Henry V, the last of Michael Grandage's season of plays, is a glorious production. His interpretation of Shakespeare's story of a King possessed by his call of duty to lead his country to victory over the French, no matter the cost in blood, is a stunning drama that deftly combines bloody violence and emotional depth with witty comedy.
And at the heart of it is a truly, genuinely brilliant performance by Jude Law.
Jude Law's performance as Henry V is unequivocally the best acting performance I've ever seen from him. His Henry is full of contradictions - his possessive belief that he is blessed by God masks him to the tyrant he is. Yet he is a king as much at ease with the phenomenal power he wields as he is with his army of men drawn from the most desperate of backgrounds.
It is an authoritative, modern interpretation from Law. Henry's big speeches to his outnumbered army - "once more unto the breach, dear friends, once more" - are delivered with heartfelt emotion, with a meaningful connection to the men he knows he is dragging off to their possible death, which is so much more profound than the imperious versions we are more used to.
There are a couple of quizzical elements to the production - the decision to merge the characters Chorus and Boy into one may confuse those not familiar with the text. And the after the gut-wrenching massacre at Agincourt, the play turns quickly to farce as Henry tries, clumsily, to woo Princess Katharine of France, which is a little jarring.
But neither detracts from what is overall yet another brilliant show from Michael Grandage in what has been a superb season at the Noel Coward Theatre.
Chances are also taken in the design of the show. Whereas Nicholas Hytner transported his version of Othello at the National Theatre earlier this year to contemporary Cyprus and Jamie Lloyd moved his Macbeth to a dystopian Scotland, Michael Grandage has kept his Henry V rooted firmly in traditional Shakespearian design. His king sits on a wooden throne whilst around him the Catholic priests wander in their floor-skimming robes and caps. Everyone is in capes, cloaks and armour.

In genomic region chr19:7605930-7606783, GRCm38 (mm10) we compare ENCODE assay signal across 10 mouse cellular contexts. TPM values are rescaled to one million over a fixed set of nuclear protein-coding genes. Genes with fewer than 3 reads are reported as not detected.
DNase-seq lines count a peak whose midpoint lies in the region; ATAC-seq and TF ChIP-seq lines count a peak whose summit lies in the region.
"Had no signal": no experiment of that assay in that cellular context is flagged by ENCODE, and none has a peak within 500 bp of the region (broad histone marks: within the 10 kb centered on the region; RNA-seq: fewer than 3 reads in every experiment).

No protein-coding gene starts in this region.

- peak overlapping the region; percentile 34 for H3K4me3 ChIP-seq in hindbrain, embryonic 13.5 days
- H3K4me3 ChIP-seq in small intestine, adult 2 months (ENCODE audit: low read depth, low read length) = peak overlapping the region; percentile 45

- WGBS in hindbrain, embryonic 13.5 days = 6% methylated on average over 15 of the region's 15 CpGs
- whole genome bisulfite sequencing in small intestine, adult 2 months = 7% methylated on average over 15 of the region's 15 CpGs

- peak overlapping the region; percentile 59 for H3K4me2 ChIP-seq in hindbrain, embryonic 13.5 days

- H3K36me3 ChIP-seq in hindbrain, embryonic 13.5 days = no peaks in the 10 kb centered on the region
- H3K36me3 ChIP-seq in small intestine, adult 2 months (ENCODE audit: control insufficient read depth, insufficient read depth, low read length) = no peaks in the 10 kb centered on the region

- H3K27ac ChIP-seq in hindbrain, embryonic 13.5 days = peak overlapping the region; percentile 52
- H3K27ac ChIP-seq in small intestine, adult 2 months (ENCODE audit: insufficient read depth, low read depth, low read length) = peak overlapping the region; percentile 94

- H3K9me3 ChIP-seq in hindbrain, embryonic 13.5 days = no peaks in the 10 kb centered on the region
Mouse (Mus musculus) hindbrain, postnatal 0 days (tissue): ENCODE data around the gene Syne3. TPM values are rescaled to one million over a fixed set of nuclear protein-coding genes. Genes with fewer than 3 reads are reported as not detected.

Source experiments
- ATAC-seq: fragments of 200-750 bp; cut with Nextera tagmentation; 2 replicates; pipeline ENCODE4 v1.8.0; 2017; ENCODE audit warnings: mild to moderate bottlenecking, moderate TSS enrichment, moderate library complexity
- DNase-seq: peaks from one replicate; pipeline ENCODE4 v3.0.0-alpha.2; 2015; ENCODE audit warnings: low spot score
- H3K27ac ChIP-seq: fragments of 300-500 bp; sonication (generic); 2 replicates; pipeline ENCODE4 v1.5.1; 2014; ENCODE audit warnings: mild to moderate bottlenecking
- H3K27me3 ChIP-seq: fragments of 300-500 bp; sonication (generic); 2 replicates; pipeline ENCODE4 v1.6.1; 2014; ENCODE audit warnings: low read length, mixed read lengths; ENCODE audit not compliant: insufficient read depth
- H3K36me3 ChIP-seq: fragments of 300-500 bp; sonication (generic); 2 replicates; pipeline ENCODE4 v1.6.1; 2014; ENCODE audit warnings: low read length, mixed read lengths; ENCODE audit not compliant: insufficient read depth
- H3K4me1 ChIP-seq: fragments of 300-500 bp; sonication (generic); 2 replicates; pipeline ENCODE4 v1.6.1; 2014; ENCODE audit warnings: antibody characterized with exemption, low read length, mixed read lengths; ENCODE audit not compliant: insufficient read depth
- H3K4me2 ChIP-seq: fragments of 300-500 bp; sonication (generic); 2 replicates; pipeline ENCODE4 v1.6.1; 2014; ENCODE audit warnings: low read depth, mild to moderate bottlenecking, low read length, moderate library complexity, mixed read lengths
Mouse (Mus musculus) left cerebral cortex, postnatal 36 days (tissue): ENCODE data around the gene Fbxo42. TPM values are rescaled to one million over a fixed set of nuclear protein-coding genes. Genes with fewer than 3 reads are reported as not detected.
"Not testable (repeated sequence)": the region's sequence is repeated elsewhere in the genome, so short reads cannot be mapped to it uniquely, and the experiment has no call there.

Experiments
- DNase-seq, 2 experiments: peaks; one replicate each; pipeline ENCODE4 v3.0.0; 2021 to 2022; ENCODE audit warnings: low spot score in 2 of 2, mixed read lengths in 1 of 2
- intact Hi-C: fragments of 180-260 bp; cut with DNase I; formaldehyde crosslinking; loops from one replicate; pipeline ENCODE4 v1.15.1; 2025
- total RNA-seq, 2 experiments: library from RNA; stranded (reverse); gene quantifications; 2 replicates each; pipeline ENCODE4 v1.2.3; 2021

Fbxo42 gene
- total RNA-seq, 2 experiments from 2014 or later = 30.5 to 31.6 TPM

Also, in quite a contrast to the rich forest scenes that he created for A Midsummer Night's Dream, Christopher Oram has gone for a sparse Globe Theatre look for Henry V. Unvarnished wooden floorboards underfoot and minimal set design. Set off with some very impressive use of lighting from Neil Austin to create texture through colour, I liked it. But I couldn't help feeling a trick had been missed.
Jude Law is incredibly impressive in the title role, yes, but one of the main advantages to star casting in is that it brings in people to the theatre who might not otherwise come. And that is great. I applaud star casting. Theatre needs it to survive. But do I think that those who flock to see Jude Law in this will think, 'ooh, I loved that. Let's go and see more theatre?' I'm not sure.
By keeping the production so traditional, it kind of reinforces a lot of people's fear and dislike of Shakespeare - that it's all in very plain settings, with lots of people in tights and leather boots spouting verse they don't really understand.
One of the great benefits of going to see a show not on press night is that you get to witness how non-theatre critics i.e. real people, respond to the play. At the interval, there were a few hushed whispers of "did you understand that?" and I couldn't ignore the handful of audience members who had fallen asleep.
I loved this production, I really did. It was full of pace, the dialogue was brilliantly interpreted and brought to life by the cast, and the production had moments of genuine heartfelt drama and laugh-out loud comedy. I just hope everyone else who goes to see this feels the same, I really do. Fingers crossed.
Michael Grandage Company, Noel Coward Theatre, London
To February 15, 2014